# What are the elemental states of phosphorus, selenium, sulfur, and carbon?

Dec 2, 2016

$P , S e , S ,$ and $C$ tend to be non-molecular........

#### Explanation:

Carbon can form a high energy ${C}_{2}$ molecule, as well as the non-molecular graphite form and diamond form. Diamond and graphite differ in the respect of structure: graphite is non-molecular in 2 dimensions, whereas diamond is non-molecular in 3 dimensions. You should also look at $\text{buckminsterfullerene, } {C}_{60}$; if you can describe the shape of a football, you can describe this molecule.

Phosphorus also has several allotropic forms. It can form a highly reactive ${P}_{4}$ molecule, i.e. $\text{white phosphorus}$, which must be stored under water because of the strain imposed by the ${P}_{4}$ tetrahedron; the material ignites in air. Red phosphorus, has a similar structure, however, in this allotrope there are no discrete molecules. There are a few reactions where red phosphorus can be used in place of white phosphorus provided that reaction times are extended.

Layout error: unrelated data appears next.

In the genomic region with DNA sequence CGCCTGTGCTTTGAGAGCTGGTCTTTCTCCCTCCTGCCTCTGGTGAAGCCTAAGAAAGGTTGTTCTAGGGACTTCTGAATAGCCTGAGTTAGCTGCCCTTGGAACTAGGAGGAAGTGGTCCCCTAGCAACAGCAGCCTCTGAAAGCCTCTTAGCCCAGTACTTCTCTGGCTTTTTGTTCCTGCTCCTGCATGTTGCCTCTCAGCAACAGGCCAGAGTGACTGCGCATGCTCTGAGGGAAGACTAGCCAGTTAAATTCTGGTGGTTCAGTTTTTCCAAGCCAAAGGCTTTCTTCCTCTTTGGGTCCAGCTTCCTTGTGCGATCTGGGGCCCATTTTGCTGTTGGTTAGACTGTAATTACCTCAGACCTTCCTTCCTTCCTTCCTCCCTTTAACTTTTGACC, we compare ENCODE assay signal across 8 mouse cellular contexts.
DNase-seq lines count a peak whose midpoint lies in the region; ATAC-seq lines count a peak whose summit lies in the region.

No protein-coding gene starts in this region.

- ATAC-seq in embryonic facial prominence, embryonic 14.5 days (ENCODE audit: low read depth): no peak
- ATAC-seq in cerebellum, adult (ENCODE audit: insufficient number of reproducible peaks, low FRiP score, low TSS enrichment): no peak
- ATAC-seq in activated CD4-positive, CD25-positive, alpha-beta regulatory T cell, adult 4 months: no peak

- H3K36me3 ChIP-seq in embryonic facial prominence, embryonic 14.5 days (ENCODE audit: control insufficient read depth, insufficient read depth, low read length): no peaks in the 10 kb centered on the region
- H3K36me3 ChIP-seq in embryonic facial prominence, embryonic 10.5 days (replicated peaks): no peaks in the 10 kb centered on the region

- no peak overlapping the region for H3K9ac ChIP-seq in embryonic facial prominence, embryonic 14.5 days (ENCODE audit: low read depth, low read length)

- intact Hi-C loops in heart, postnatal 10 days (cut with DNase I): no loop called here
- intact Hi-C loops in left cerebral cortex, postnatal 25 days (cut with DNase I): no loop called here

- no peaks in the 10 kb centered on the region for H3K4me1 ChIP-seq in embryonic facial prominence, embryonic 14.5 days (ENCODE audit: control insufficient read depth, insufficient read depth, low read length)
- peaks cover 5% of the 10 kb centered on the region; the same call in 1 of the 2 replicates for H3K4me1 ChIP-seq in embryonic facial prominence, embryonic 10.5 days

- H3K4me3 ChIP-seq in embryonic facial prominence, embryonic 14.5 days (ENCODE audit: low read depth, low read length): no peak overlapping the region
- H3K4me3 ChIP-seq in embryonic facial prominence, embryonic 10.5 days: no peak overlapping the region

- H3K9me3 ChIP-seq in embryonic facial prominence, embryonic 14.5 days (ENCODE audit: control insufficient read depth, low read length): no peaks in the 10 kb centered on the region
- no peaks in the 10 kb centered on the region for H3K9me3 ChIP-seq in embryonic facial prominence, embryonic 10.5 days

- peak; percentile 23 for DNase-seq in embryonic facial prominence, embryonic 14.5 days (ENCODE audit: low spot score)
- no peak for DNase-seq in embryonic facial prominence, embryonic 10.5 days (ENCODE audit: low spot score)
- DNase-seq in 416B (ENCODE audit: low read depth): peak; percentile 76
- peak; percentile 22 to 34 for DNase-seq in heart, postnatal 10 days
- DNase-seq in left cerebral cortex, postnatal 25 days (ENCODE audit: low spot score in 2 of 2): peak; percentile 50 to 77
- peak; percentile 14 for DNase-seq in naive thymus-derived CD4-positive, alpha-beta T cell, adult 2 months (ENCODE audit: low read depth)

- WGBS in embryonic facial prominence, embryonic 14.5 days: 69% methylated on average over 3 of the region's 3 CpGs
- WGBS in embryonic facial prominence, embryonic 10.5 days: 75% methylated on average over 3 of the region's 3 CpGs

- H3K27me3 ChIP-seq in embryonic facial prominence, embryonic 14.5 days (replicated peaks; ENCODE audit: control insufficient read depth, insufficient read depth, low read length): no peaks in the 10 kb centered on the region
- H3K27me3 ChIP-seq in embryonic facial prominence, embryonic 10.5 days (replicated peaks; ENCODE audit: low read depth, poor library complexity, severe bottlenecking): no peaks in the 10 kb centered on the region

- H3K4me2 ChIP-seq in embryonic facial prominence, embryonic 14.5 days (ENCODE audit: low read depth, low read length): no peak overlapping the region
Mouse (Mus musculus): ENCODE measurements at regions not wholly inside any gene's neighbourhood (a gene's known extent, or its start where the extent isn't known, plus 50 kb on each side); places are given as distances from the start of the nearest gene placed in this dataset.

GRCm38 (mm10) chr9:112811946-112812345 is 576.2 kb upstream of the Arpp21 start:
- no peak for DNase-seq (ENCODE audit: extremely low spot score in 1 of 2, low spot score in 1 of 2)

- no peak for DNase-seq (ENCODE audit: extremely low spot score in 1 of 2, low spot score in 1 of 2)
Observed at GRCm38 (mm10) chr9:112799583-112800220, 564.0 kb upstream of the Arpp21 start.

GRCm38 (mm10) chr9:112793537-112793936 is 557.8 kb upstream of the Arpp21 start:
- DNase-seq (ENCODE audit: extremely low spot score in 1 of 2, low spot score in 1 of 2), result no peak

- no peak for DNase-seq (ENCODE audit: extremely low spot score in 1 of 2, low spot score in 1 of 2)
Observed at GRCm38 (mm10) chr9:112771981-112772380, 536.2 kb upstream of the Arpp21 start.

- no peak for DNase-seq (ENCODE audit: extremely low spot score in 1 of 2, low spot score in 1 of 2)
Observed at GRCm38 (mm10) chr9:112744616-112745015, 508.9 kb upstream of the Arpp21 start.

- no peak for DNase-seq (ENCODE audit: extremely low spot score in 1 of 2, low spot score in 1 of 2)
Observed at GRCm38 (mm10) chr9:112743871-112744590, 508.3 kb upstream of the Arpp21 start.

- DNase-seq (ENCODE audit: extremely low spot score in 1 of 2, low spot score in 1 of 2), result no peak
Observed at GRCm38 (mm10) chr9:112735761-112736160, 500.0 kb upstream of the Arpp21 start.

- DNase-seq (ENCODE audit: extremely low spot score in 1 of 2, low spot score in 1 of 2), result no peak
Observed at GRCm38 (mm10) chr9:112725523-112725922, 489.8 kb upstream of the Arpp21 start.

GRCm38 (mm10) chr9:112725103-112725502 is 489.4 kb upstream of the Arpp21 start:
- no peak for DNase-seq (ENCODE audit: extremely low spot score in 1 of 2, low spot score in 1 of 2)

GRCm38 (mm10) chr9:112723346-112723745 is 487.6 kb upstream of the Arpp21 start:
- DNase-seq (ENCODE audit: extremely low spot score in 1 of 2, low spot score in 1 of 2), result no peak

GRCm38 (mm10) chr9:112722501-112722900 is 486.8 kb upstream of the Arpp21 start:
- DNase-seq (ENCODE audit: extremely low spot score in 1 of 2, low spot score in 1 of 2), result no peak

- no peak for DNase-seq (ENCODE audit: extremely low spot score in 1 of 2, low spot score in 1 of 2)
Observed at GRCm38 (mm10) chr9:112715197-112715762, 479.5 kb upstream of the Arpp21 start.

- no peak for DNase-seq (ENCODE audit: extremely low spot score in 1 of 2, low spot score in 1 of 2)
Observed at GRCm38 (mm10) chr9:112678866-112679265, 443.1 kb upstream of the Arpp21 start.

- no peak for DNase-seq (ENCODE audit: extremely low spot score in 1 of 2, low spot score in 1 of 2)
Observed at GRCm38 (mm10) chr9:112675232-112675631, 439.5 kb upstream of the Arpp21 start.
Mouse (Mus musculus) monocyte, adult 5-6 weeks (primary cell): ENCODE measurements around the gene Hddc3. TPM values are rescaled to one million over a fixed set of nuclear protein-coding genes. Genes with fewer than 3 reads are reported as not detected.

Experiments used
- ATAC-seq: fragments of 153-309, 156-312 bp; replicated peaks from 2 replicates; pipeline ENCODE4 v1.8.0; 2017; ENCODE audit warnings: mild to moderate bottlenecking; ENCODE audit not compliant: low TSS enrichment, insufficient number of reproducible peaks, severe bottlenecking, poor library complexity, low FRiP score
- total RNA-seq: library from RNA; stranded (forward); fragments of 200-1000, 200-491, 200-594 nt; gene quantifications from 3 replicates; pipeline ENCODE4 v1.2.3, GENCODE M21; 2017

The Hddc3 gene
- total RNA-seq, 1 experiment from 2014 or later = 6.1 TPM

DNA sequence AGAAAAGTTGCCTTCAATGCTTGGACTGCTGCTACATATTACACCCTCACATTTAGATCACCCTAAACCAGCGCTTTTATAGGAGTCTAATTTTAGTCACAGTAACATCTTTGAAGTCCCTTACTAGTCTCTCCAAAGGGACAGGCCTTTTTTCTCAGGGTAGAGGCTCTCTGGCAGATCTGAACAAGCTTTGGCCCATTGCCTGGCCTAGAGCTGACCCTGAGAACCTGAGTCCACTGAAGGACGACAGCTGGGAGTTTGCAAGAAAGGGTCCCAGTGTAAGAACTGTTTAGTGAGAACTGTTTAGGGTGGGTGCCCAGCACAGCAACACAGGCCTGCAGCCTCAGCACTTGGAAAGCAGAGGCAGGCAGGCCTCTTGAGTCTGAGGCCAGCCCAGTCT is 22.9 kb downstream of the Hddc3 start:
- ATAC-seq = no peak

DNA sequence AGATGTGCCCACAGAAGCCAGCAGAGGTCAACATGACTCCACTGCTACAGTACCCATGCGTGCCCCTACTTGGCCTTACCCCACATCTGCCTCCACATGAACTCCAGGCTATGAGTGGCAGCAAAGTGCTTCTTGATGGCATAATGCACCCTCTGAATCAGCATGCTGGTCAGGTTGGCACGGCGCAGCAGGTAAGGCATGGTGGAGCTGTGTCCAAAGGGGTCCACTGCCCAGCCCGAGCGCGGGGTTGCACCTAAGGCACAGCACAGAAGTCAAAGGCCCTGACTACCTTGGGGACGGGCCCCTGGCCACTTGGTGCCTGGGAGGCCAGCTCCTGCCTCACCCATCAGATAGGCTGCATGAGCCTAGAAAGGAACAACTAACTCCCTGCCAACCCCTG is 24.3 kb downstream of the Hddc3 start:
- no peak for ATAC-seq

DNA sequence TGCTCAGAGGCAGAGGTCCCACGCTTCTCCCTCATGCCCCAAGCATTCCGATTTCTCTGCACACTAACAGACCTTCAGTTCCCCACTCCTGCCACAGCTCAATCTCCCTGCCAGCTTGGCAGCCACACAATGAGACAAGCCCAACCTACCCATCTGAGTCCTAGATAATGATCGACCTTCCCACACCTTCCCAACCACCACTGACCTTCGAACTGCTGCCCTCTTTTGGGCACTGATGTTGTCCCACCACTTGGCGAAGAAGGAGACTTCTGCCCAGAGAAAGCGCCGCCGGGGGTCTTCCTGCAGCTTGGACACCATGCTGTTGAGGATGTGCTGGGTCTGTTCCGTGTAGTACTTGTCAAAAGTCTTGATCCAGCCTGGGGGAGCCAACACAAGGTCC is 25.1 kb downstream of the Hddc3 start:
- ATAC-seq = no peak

Sulfur has several allotropic forms. $\text{Flowers of sulfur}$, a bright yellow powder, is what is normally supplied to laboratories; this is the ${S}_{8}$ molecule, and is as soluble as a brick.

Selenium is again non-molecular and has 2-3 allotropes, i.e. black and red selenium.

At undergraduate and A level, the so-called allotropes of carbon, and phosphorus should be committed to memory.